Hearables Will Monitor Your Brain and Body to Augment Your Life

Devices tucked inside your ears will make technology more personal than ever before Illustration: Anders Wenngren The eyes, it’s been said, are windows to the soul. I’d argue that the real portals are the ears. Consider that, at this very moment, a cacophony of biological conversations is blasting through dime-size patches of skin just inside and outside the openings to your ear canals. There, blood is coursing through your veins, its pressure rising and falling as you react to stress and excitement, its levels of oxygen changing in response to the air around you and the way your body is using the air you breathe. Here we can also detect the electrical signals that zip through the cortex as it responds to the sensory information around us. And in that patch of skin itself, changing electrical conductivity signals moments of anticipation and emotional intensity. The ear is like a biological Continue reading Hearables Will Monitor Your Brain and Body to Augment Your Life

CES 2019: Advances in AI, Connectivity, and Memory Will Power New Products

What to expect from Las Vegas next week Next week, Las Vegas is hosting the massive annual CES trade show. It will be a showcase for innovative technology that will soon impact our lives in many ways, including transportation, health services, and entertainment.  In addition, the 2019 IEEE International Conference on Consumer Electronics (ICCE) at the end of the show will give a view of the future of consumer electronics looking out over the next 5 to 10 years. Let’s look at some things that we expect to see at CES as well as at the ICCE conference. Advanced driver-assistance systems (ADAS) are ubiquitous in new cars. ADAS uses sensors, memory, processing, and networking to detect road conditions and provide feedback to drivers—and in some cases to drive the vehicle off the road if there are unsafe conditions. As in the last few years, the 2019 CES will have a heavy automotive company presence, showing Continue reading CES 2019: Advances in AI, Connectivity, and Memory Will Power New Products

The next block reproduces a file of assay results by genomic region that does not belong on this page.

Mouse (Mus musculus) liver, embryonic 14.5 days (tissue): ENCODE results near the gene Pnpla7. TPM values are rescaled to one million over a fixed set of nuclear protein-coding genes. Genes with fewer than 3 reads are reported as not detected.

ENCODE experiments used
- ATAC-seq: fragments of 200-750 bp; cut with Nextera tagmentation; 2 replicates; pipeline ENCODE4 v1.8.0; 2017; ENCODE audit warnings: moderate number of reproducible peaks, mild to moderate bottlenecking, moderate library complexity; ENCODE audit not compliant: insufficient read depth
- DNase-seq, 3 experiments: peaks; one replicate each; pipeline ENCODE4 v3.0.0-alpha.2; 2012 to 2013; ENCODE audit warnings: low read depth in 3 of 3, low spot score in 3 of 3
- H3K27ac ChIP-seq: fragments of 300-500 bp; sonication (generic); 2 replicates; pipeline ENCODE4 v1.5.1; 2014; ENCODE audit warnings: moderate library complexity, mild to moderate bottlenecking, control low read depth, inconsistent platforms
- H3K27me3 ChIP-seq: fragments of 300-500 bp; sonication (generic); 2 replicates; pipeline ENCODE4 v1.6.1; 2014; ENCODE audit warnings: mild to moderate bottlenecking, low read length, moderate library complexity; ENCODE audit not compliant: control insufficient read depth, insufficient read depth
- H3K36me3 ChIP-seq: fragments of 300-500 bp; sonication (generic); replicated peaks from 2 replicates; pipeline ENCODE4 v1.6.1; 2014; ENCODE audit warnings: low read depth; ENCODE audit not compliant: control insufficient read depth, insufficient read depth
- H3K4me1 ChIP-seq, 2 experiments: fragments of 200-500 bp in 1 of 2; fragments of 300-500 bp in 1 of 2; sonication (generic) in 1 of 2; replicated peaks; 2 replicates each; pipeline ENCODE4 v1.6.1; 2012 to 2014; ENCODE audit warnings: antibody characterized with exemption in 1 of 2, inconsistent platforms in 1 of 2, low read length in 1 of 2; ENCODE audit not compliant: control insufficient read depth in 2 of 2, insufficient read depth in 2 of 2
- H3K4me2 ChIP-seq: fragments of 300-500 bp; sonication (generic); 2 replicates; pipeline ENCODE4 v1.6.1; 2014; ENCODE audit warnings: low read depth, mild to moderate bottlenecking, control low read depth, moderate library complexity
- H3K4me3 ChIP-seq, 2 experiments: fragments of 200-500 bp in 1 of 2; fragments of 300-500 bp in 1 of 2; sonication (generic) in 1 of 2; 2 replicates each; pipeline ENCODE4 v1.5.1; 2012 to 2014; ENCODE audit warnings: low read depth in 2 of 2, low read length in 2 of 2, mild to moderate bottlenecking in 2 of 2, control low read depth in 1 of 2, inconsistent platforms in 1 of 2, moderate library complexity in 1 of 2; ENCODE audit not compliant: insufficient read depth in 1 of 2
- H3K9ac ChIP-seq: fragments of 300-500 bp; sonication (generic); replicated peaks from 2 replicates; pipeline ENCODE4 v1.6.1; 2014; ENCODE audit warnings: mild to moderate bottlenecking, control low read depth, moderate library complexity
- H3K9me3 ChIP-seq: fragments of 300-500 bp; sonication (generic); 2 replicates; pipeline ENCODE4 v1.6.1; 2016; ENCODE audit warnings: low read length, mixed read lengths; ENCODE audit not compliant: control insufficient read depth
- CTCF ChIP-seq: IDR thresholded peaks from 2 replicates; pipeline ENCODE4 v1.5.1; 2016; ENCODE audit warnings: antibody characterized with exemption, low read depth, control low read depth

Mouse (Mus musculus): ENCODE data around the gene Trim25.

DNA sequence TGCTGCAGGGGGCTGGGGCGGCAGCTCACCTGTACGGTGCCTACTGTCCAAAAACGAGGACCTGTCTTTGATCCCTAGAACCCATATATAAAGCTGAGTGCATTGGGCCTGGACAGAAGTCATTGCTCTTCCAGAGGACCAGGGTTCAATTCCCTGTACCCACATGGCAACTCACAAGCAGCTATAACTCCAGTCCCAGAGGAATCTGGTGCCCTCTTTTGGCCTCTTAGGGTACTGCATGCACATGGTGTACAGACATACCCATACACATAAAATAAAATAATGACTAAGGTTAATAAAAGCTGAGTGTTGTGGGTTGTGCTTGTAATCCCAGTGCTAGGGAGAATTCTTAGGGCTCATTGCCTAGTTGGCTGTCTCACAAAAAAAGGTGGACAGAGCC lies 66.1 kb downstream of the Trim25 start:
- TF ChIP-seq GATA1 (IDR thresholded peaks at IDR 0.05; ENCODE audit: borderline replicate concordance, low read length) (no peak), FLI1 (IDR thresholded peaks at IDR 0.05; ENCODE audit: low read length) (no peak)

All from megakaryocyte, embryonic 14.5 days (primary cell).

Changing the Landscape of the Insurance Market

How UAVs benefit consumers through faster estimates, quicker response times and faster delivery of benefits Unmanned aerial vehicles (UAVs), more commonly known as drones, are growing at a rapid rate for both consumer and professional markets. Market research firm IHS Markit forecasts the professional drone market will manage a compound annual growth rate (CAGR) of 77.1% through 2020 driven by industries such as agriculture, energy and construction using the technology for surveying, mapping, planning and more. Meanwhile, the consumer drone market will maintain a CAGR of 22.1% through 2020 with companies such as DJI, Parrot and 3D Robotics driving the market with a wide range of devices for photography, recreational use and racing. While these markets will be the main drivers for the next few years, one industry that isn’t discussed often as a main driver is the insurance market. However, according to professional services company PwC, the addressable market Continue reading Changing the Landscape of the Insurance Market